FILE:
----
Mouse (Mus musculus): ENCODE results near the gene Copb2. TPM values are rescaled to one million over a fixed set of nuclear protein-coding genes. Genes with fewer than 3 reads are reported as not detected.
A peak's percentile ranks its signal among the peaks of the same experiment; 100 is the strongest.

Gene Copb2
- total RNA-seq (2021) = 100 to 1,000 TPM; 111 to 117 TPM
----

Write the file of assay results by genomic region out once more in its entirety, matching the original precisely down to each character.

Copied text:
Mouse (Mus musculus): ENCODE results near the gene Copb2. TPM values are rescaled to one million over a fixed set of nuclear protein-coding genes. Genes with fewer than 3 reads are reported as not detected.
A peak's percentile ranks its signal among the peaks of the same experiment; 100 is the strongest.

Gene Copb2
- total RNA-seq (2021) = 100 to 1,000 TPM; 111 to 117 TPM